“Good.” Phil walked to a hook on the wall where his jacket hung. “I nearly forgot. I got you something.” He pulled something rectangular out of the pocket and tossed it at her.
She caught it and examined it. It was a black phone, but she didn’t recognize the brand name, Talkankhamun. “I have a phone,” she said, raising her eyebrows at him.
Phil held his own phone out to her, showing her the leather case he’d placed it in. “This is new, it’s from a coterie company. It makes us less easy to track by Public Works, for one thing, and it makes it easier for some among us to communicate. Undead find it difficult to get phones, for example, especially if their families canceled their plans after they died.”
“Sounds like a great idea,” Zoë said, turning it on. “But you remember that I don’t have a problem getting a cell phone, right?”
“We don’t want our calls to you traced, necessarily,” Phil said.
“I thought you guys worked in cooperation with Public Works?” Zoë asked, smiling slightly.
Public Works, along with keeping the city running with sewer lines and trash pickup, was the front line of human monster fighters/police. It had an uneasy truce with coterie who wished to live peacefully in the city, but still protected humans from coterie who broke the law.
“We like them tracking us as much as you like your government tracking you,” Phil said. “Wasn’t there some mess in the news about your NSA spying on you?”
Zoë enjoyed baiting Phil with Public Works comments, as she knew he got along with New York City Public Works better than most coterie in the city. It didn’t hurt that both she and Phil knew someone who worked for it, someone who owed his life to Phil. Someone Zoë had an early dinner date with before she caught the train.
Zoë slipped the new phone into her pocket. “All right, fine, I’ll juggle two phones, anything else?”
“Just one.” Phil turned back to his desk and fiddled with his laptop mouse. “John got back this morning. We’re calling off the hunt for Morgen.”
Zoë felt as if she’d been kicked in the belly. She’d actually started feeling somewhat warm toward the incubus who had taken a sabbatical to look for Morgen. But now he was back empty-handed, and she closed her eyes against the white-hot rage that rose in her. She took a deep breath and let it out slowly.
“That’s too bad. Thanks for letting him try.”
“He wants to see you. I told him only if you agreed to it.”
Phil was referring to her request not to have anything to do with John, whose power made her dizzy with lust. He had attempted to seduce her last fall, and had nearly succeeded. She avoided him when she could.
“No. I don’t need the distraction. Tell him to e‑mail me.” She rose from the couch and raised her eyebrows. “If we’re done here?”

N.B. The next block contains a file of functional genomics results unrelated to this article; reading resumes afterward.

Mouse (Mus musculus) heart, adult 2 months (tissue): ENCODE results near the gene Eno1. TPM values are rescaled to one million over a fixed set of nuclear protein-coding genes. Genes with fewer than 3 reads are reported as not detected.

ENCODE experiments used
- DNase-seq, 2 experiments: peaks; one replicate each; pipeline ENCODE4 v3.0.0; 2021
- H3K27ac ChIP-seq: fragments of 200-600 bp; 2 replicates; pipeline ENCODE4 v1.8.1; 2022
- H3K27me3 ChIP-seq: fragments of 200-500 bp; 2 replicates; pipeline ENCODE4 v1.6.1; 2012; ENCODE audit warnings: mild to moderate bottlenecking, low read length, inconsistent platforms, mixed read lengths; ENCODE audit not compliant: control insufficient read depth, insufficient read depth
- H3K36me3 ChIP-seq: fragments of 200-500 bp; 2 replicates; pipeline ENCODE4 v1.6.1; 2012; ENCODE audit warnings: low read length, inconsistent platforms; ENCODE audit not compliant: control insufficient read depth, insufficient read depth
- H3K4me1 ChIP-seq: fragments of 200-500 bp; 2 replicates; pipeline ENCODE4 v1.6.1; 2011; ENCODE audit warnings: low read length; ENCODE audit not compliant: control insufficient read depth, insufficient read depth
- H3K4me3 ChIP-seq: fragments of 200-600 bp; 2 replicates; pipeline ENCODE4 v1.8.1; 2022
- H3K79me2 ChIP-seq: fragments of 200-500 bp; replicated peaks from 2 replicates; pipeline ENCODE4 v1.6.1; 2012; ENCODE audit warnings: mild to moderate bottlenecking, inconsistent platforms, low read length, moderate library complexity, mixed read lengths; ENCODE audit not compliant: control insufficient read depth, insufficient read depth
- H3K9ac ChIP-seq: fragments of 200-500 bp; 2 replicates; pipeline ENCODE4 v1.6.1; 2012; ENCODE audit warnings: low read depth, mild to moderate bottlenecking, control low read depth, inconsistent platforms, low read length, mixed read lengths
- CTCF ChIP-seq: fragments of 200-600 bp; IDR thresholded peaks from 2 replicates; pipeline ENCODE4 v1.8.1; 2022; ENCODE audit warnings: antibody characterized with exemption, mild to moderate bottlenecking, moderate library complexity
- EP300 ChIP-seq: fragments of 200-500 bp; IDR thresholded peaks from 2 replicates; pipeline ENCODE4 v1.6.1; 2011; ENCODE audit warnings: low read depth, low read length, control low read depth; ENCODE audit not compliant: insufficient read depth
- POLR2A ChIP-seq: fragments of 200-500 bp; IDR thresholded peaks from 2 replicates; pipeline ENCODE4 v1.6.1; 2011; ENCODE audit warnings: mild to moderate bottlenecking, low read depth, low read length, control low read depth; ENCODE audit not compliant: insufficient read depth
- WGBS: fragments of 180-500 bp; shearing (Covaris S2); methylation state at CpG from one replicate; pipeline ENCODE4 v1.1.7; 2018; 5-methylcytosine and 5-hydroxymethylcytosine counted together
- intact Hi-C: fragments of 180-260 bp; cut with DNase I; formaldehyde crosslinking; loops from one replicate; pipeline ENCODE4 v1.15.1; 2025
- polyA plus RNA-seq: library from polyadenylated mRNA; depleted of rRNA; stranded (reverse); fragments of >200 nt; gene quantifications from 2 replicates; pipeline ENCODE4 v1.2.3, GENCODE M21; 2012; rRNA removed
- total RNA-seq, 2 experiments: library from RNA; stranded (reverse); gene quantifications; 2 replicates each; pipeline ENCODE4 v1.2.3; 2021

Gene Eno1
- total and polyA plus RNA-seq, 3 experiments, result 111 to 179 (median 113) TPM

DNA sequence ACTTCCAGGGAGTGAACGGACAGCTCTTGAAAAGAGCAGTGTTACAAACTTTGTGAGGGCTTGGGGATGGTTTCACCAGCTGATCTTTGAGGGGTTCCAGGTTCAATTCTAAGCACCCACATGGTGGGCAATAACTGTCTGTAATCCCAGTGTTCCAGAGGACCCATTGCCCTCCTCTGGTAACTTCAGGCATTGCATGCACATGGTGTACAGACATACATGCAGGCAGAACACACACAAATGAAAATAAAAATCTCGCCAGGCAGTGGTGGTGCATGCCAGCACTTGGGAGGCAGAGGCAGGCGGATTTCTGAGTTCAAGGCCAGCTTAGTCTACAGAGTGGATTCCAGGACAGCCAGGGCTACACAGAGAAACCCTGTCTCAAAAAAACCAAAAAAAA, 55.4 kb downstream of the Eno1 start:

Phil nodded. “And for what it’s worth, I’m sorry. She gave her life to protect us that night. She’s a hero.”
That’s a lot of comfort to her. Zoë bit back the comment and silently left Phil’s office.
* * *
The city was quieter in the winter.
Not the part of the city with the traffic, or the obnoxious old lady who yelled out the window at the children who played on the sidewalk, or the jackhammers—that stayed loud as ever.
It was the city’s soul that was quiet. After work, Zoë went daily to the park for a contemplative wander around the Reservoir to see if she could get a sense of the city under the water. In December, a rogue zoëtist—a human who manipulates life forces—had built a giant golem from buses and taxis and a small building and had captured the soul of the city within. Only Zoë’s friend and mentor, Granny Good Mae, was able to calm the rampaging golem, and she and the city had sought refuge under the waters of the Reservoir in Central Park.
Granny Good Mae was a very strong citytalker, one who could hear and communicate with the soul of a city. She had a very close relationship with New York.
Zoë had discovered she also was a citytalker. Granny Good Mae had been teaching her how to live among coterie (and more important, how to stay alive amid them) but had never taught her much about citytalking. Now that Zoë knew what she was, Granny was gone, and no one could teach her how to interpret the strange sensations and thoughts she sometimes got.
Since the night Granny Good Mae disappeared, life had been enough of a distraction that Zoë hadn’t had a lot of chances to explore her newly discovered skill.
She had hidden that skill from the coterie she worked with. She yearned for answers, but instinct told her not to share this information with people who might want to eat her, or use her power. Vampires can gain zoëtism powers if they drain a zoëtist, it’s possible they could get the same effect if they drained a citytalker, and Zoë wasn’t going to take that chance.
So no mentor, no teacher, no Obi-Wan. Zoë found herself going over the events of the previous fall, trying to figure out what had been going on when she had thought Granny Good Mae was merely a poor homeless schizophrenic.
Homeless, yes. Schizophrenic, not so much. A quite powerful coterie? Definitely. Zoë had been struggling with the idea of human coterie. She had been looking at coterie as a black-and-white thing, monsters on one side, humans on the other. But it seemed that some humans had powers. First there were the zoëtists, manipulators of life. People like Dr. Frankenstein and Jewish mystics who raised mud golems. Then she had learned of citytalkers.
It was ironic how Zoë, whose name meant “life,” had ended up being a citytalker and not a zoëtist, but she had stopped looking for clever meanings to things a long time ago.
Then there was the matter of Granny Good Mae being “poor.”
“I got the call from your lawyer today,” Zoë said aloud, her breath puffing in the dying afternoon light. The ice coating the Reservoir glittered in the sunset, and she focused on it, knowing Granny Good Mae likely still lived below the waters in her city golem, like Voltron.